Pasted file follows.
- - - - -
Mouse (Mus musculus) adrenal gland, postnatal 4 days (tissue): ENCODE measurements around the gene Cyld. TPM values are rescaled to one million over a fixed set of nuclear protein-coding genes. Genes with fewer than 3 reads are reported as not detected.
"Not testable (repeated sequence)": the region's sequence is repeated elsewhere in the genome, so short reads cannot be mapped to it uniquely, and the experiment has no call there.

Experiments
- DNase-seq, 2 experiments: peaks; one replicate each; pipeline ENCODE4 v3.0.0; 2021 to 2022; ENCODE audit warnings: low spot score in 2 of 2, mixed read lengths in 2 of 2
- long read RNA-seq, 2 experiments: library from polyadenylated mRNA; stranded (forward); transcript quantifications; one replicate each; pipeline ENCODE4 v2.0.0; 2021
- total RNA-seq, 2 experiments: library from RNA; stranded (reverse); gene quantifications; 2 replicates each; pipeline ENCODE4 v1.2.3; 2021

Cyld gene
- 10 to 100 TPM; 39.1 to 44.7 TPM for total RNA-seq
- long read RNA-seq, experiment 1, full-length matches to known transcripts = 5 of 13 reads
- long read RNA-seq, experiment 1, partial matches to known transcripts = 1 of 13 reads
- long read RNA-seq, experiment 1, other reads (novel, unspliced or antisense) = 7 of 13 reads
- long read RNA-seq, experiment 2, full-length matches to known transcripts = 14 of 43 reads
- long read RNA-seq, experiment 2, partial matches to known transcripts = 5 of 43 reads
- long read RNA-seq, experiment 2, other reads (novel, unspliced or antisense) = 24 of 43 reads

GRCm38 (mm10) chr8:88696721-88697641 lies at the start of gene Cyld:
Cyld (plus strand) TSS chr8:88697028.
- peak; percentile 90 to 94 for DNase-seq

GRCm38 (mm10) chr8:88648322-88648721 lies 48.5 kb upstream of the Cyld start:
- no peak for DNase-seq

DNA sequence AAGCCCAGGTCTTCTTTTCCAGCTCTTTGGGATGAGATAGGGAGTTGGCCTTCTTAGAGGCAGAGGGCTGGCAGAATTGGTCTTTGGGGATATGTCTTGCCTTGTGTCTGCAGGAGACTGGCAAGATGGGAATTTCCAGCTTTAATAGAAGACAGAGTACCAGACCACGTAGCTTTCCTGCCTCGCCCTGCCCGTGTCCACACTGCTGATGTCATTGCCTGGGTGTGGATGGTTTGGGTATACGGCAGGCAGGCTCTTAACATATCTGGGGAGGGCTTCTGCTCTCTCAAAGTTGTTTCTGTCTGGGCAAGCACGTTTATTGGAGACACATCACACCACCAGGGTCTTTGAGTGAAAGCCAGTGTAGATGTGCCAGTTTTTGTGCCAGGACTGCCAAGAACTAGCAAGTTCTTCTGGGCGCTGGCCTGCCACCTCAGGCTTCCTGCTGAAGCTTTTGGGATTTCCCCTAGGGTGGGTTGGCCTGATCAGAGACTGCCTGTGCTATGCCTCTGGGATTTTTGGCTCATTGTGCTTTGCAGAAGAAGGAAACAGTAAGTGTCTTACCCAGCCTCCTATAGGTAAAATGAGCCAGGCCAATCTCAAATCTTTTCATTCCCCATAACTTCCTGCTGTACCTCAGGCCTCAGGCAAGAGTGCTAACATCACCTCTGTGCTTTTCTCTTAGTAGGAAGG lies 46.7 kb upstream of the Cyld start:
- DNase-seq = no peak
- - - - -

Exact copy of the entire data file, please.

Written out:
Mouse (Mus musculus) adrenal gland, postnatal 4 days (tissue): ENCODE measurements around the gene Cyld. TPM values are rescaled to one million over a fixed set of nuclear protein-coding genes. Genes with fewer than 3 reads are reported as not detected.
"Not testable (repeated sequence)": the region's sequence is repeated elsewhere in the genome, so short reads cannot be mapped to it uniquely, and the experiment has no call there.

Experiments
- DNase-seq, 2 experiments: peaks; one replicate each; pipeline ENCODE4 v3.0.0; 2021 to 2022; ENCODE audit warnings: low spot score in 2 of 2, mixed read lengths in 2 of 2
- long read RNA-seq, 2 experiments: library from polyadenylated mRNA; stranded (forward); transcript quantifications; one replicate each; pipeline ENCODE4 v2.0.0; 2021
- total RNA-seq, 2 experiments: library from RNA; stranded (reverse); gene quantifications; 2 replicates each; pipeline ENCODE4 v1.2.3; 2021

Cyld gene
- 10 to 100 TPM; 39.1 to 44.7 TPM for total RNA-seq
- long read RNA-seq, experiment 1, full-length matches to known transcripts = 5 of 13 reads
- long read RNA-seq, experiment 1, partial matches to known transcripts = 1 of 13 reads
- long read RNA-seq, experiment 1, other reads (novel, unspliced or antisense) = 7 of 13 reads
- long read RNA-seq, experiment 2, full-length matches to known transcripts = 14 of 43 reads
- long read RNA-seq, experiment 2, partial matches to known transcripts = 5 of 43 reads
- long read RNA-seq, experiment 2, other reads (novel, unspliced or antisense) = 24 of 43 reads

GRCm38 (mm10) chr8:88696721-88697641 lies at the start of gene Cyld:
Cyld (plus strand) TSS chr8:88697028.
- peak; percentile 90 to 94 for DNase-seq

GRCm38 (mm10) chr8:88648322-88648721 lies 48.5 kb upstream of the Cyld start:
- no peak for DNase-seq

DNA sequence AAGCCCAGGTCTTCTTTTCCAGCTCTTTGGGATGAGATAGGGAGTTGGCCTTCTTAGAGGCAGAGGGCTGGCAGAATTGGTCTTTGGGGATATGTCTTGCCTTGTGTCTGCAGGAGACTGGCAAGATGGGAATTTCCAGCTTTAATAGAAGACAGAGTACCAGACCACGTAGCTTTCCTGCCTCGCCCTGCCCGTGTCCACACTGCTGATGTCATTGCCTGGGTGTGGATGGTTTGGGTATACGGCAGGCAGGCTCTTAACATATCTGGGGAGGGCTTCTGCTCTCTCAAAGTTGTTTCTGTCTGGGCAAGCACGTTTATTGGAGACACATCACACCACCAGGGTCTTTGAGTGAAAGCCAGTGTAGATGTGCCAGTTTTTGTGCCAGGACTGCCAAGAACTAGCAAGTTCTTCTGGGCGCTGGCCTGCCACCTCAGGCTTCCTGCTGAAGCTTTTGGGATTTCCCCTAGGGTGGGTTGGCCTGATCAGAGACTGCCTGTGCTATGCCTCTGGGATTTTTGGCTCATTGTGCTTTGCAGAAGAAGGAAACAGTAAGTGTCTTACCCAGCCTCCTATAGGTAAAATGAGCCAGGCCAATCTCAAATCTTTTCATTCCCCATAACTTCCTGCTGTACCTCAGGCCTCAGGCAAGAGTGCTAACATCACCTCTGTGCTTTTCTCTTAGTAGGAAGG lies 46.7 kb upstream of the Cyld start:
- DNase-seq = no peak